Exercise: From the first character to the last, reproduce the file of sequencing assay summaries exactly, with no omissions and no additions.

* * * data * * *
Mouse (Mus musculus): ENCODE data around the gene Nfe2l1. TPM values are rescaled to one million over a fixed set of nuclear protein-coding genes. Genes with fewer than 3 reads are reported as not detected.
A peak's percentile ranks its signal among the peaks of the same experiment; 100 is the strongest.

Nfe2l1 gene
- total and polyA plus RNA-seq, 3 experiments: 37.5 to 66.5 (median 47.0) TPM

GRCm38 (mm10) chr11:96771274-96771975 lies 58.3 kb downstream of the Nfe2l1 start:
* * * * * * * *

Mouse (Mus musculus): ENCODE data around the gene Nfe2l1. TPM values are rescaled to one million over a fixed set of nuclear protein-coding genes. Genes with fewer than 3 reads are reported as not detected.
A peak's percentile ranks its signal among the peaks of the same experiment; 100 is the strongest.

Nfe2l1 gene
- total and polyA plus RNA-seq, 3 experiments: 37.5 to 66.5 (median 47.0) TPM

GRCm38 (mm10) chr11:96771274-96771975 lies 58.3 kb downstream of the Nfe2l1 start: